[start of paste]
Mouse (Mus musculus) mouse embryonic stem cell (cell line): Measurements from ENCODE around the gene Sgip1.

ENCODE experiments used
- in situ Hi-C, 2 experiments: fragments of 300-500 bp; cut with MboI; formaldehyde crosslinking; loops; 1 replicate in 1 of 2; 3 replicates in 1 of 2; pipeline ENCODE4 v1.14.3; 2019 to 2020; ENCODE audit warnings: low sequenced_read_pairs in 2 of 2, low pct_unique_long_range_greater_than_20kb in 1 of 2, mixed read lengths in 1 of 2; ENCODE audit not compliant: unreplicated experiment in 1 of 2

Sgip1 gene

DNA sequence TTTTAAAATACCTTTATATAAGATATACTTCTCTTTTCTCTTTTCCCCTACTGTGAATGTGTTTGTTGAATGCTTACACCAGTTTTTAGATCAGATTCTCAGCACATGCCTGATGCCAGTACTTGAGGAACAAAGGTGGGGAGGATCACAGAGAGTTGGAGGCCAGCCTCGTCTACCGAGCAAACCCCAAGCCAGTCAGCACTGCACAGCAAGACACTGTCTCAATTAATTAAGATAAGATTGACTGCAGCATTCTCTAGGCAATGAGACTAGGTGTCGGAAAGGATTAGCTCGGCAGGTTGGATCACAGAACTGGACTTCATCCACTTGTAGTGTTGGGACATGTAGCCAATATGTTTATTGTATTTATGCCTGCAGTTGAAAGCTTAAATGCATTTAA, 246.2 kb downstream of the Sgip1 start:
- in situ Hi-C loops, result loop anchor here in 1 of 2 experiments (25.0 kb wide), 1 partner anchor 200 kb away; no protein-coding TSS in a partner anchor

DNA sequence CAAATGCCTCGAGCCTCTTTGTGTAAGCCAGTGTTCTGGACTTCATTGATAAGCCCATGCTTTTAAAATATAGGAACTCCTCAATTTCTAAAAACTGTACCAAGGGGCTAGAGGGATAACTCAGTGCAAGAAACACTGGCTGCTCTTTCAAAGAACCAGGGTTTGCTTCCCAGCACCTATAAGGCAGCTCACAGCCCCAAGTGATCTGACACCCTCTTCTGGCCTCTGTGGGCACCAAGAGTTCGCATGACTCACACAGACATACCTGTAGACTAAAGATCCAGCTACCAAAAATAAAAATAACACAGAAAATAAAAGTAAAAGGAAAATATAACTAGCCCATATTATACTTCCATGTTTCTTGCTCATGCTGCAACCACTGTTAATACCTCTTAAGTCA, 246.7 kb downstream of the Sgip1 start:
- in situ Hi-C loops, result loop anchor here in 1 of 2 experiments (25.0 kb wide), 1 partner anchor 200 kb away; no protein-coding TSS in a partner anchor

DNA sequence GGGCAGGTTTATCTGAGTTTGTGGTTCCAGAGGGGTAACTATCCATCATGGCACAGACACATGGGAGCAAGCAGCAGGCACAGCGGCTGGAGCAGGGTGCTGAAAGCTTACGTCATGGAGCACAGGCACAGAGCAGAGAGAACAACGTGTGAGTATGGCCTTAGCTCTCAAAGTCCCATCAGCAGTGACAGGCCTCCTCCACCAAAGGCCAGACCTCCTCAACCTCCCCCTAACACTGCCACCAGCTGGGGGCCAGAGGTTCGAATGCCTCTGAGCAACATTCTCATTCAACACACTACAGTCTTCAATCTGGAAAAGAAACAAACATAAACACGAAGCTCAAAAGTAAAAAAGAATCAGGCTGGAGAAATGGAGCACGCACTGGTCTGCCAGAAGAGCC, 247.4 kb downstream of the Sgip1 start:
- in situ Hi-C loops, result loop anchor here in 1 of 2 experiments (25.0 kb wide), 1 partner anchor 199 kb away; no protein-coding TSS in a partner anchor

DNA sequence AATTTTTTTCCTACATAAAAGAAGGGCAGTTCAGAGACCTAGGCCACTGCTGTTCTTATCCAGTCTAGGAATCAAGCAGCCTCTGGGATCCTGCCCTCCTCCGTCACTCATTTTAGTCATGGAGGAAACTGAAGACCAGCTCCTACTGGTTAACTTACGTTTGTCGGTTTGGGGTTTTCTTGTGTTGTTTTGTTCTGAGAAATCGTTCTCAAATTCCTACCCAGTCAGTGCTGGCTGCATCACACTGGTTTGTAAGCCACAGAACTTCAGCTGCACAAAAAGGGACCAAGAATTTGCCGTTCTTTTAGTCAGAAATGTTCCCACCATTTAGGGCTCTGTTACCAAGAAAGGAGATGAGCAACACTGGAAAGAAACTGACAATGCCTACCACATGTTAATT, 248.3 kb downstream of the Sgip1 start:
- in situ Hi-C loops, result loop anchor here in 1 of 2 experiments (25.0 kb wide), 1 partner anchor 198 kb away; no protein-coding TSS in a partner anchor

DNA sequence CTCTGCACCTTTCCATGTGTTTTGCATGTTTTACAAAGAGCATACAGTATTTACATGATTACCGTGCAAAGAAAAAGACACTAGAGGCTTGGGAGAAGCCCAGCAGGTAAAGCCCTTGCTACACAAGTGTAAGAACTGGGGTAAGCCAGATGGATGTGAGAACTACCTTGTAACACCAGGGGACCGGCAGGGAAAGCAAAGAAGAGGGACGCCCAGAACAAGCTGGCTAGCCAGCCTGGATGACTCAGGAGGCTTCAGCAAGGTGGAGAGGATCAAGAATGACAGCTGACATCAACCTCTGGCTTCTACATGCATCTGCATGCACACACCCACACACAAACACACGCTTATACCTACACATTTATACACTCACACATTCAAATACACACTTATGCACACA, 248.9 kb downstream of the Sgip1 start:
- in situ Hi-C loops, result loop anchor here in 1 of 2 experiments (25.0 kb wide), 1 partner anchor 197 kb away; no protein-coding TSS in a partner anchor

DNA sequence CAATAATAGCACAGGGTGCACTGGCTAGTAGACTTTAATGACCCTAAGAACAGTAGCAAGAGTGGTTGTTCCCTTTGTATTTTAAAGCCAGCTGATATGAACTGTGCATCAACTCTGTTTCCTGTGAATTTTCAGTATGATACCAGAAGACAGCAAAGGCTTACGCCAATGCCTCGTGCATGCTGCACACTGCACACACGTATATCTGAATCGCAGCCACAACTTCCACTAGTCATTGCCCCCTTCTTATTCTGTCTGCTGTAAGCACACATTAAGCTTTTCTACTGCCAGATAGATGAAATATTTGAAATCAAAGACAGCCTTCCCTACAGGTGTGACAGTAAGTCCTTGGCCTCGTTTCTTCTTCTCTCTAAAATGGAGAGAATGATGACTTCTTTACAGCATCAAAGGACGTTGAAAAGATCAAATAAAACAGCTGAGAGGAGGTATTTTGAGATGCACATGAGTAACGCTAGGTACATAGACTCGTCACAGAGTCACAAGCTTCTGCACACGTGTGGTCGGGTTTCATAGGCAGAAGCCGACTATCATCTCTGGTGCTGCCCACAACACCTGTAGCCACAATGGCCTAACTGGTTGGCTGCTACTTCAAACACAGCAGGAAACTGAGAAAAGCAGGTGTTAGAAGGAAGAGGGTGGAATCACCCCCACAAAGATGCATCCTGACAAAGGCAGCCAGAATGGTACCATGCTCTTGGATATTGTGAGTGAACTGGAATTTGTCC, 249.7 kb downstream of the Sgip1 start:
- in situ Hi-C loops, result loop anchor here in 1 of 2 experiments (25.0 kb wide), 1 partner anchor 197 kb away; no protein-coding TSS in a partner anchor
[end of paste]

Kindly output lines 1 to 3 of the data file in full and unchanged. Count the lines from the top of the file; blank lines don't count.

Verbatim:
Mouse (Mus musculus) mouse embryonic stem cell (cell line): Measurements from ENCODE around the gene Sgip1.

ENCODE experiments used
- in situ Hi-C, 2 experiments: fragments of 300-500 bp; cut with MboI; formaldehyde crosslinking; loops; 1 replicate in 1 of 2; 3 replicates in 1 of 2; pipeline ENCODE4 v1.14.3; 2019 to 2020; ENCODE audit warnings: low sequenced_read_pairs in 2 of 2, low pct_unique_long_range_greater_than_20kb in 1 of 2, mixed read lengths in 1 of 2; ENCODE audit not compliant: unreplicated experiment in 1 of 2